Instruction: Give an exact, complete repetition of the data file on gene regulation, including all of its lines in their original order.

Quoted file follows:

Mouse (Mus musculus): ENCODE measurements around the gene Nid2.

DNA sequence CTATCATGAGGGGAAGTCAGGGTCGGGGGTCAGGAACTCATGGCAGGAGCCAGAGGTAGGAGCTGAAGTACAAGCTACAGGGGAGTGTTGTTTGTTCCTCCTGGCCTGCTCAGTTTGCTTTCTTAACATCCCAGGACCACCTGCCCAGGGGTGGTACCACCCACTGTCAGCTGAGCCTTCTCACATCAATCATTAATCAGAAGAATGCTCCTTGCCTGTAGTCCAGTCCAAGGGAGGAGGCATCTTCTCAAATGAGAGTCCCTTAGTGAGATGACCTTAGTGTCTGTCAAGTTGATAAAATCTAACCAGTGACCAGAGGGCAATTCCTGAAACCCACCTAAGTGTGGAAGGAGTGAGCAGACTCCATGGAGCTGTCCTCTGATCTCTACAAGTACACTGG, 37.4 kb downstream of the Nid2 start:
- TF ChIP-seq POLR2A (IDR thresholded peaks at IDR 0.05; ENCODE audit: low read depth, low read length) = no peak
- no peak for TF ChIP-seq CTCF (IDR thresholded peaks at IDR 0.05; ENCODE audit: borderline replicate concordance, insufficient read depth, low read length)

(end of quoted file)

Mouse (Mus musculus): ENCODE measurements around the gene Nid2.

DNA sequence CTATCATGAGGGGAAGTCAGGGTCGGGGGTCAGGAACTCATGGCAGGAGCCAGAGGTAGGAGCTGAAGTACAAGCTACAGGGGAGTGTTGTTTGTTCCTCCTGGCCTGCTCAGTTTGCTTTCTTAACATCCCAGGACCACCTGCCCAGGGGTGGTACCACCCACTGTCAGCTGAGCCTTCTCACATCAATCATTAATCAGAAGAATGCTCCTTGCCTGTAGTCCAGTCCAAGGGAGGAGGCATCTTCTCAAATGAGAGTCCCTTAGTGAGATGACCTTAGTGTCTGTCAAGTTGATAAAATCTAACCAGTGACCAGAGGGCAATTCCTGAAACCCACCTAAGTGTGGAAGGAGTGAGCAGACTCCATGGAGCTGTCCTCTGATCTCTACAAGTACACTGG, 37.4 kb downstream of the Nid2 start:
- TF ChIP-seq POLR2A (IDR thresholded peaks at IDR 0.05; ENCODE audit: low read depth, low read length) = no peak
- no peak for TF ChIP-seq CTCF (IDR thresholded peaks at IDR 0.05; ENCODE audit: borderline replicate concordance, insufficient read depth, low read length)